For patients with COVID-19 in acute respiratory distress, extracorporeal membrane oxygenation (ECMO) can provide lifesaving support. However, use and management of ECMO machines requires highly trained staff, and ECMO specialists have been in high demand during the pandemic.
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“During the delta surge that started in the summer of 2021 and extended into the fall, we had many patients placed on ECMO,” says Erin Turner, DNP, RN, Associate Chief Nursing Officer, Cleveland Clinic Weston Hospital. “We didn’t have the necessary resources to provide training to our staff, so we sought help from our colleagues within the Cleveland Clinic Health System.”
ECMO machines facilitate drainage of venous blood from a patient to an oxygenator, which allows for effective oxygenation and ventilation. The machines provide a complete or partial substitution of the patient’s cardiopulmonary system.
Two ECMO-experienced nurses from the health system’s main campus traveled to Weston Hospital in late October 2021 for a week and provided training to nearly 90 caregivers in the medical and surgical intensive care units (ICUs), including clinical nurses, advanced practice providers, physician assistants and residents.
When nursing leaders at main campus considered candidates to conduct the training, Scott Flerchinger, BSN, RN, CCRN, and Jennifer Morr, BSN, RN, CCRN, were at the top of the list. Flerchinger is the lung transplant clinical manager and an ECMO specialist. Morr cares for patients on ECMO and others in both the cardiovascular ICU and eHospital program, through which she remotely monitors critically ill patients across the health system. Within a day of accepting the training assignment, the nurses were on an airplane headed for south Florida.
“Scott and Jenn uprooted their lives for a short time — and on short notice — to come down and help us,” says Dr. Turner. “They saw the need and responded.”
“Our goal was to bring main campus to Weston,” says Flerchinger. “Our units at main campus have nursing-driven ECMO management. Perfusionists are available, but nurses have the autonomy and resources to competently manage the ECMO device once it is placed.”
Flerchinger and Morr used Cleveland Clinic guidelines for extracorporeal life support and an ECMO hands-on competency checklist to train the caregivers at Weston Hospital on patient admissions, assessment of cannulation sites, peripheral pulses and oxygenation function, and troubleshooting and intervention skills. They also used a wet lab — a circuit primed with saline — to review potential emergencies that caregivers might encounter.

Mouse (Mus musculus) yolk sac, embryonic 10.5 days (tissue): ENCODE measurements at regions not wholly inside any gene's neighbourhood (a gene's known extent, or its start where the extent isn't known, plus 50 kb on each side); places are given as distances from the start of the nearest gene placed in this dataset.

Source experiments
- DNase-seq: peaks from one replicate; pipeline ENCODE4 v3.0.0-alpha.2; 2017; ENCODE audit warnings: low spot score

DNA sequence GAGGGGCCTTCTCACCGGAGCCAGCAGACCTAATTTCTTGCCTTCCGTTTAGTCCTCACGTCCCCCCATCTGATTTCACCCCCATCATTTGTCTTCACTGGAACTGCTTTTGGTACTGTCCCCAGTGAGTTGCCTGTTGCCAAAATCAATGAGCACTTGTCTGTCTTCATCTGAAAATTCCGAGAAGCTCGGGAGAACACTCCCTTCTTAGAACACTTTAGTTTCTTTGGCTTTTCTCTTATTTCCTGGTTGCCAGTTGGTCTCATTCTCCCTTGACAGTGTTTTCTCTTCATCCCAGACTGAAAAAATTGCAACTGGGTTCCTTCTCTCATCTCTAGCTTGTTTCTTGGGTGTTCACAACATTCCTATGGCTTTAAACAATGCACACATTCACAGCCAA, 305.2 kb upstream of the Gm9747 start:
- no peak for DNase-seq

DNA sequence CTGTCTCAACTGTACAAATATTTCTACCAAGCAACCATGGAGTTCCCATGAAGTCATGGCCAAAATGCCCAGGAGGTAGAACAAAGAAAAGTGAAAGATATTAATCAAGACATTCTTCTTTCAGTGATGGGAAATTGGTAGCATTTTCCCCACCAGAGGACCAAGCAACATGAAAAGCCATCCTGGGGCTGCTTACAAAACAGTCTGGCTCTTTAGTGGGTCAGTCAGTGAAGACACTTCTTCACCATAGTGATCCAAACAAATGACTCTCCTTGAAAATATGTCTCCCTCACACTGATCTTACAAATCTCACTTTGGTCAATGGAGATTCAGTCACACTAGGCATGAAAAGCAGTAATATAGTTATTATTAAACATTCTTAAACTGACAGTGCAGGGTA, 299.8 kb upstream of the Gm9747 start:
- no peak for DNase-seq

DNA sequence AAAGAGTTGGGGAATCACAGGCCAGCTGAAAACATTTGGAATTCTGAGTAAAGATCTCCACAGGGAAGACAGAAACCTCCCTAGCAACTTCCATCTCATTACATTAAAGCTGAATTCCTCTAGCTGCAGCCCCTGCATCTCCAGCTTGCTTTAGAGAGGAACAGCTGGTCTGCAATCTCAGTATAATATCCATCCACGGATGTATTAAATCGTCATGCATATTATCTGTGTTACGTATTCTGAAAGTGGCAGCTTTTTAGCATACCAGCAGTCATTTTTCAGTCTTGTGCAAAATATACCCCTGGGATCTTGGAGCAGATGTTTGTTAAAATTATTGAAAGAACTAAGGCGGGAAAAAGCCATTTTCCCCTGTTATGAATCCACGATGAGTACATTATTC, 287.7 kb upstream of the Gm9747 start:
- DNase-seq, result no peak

“The main goal was to reach as many nurses as we could and provide a fundamental comfort level with ECMO — the nuts and bolts,” says Flerchinger. “As the week went on, Jenn and I were able to sit down with the staff and talk about individual patients’ clinical pictures and trajectories.”
Patient conversations varied. In the MICU, for example, nurses helped the team by discussing patients’ hemodynamics, cannulation tactics and veno-venous versus veno-arterial ECMO. In the SICU, which had more long-term patients, communication often revolved around daily needs to support the bridge to recovery or to lung transplantation.
“Because of the volume of COVID-19 patients on ECMO that we have at main campus — and for me, the nightly experience of caring for them at the bedside — we were able to help the nurses at Weston understand what patients will go through and what nurses will go through,” says Morr.
Receiving hands-on training, as well as emotional support, was invaluable to the caregivers at Weston Hospital.
“We have on-site perfusionists, but because of the sheer volume of patients on ECMO, it was important for our nurses to have more knowledge about the population and machinery,” says Dr. Turner. “The training really made them feel more comfortable taking care of these patients.”
Partners in a cohesive system
Operating within a healthcare system helped facilitate smooth training.
“Being able to call on our colleagues in Ohio during our time of need was phenomenal,” says Dr. Turner. “Having similar systems and processes in place made it a lot easier than if someone from outside the organization came in to provide training.”
Flerchinger says he felt at home the moment he arrived at Weston Hospital. “I’ve spent my whole life in Cleveland, and when I walked into Weston’s ICU, it felt like I was just floated to a different ICU at main campus,” he says. “They had a strong, engaged group of nurses who were eager to learn and took a lot of pride in the care they provided.”
“Nurse engagement and training has contributed to positive patient outcomes,” says Dr. Turner. Several patients who had lung transplants at other facilities following ECMO have returned to Weston Hospital to visit staff.
“Despite the everyday challenges nurses experience taking care of the COVID-19 population, it has been extremely rewarding to see patients who have gone through so much have a chance at a longer life,” says Dr. Turner.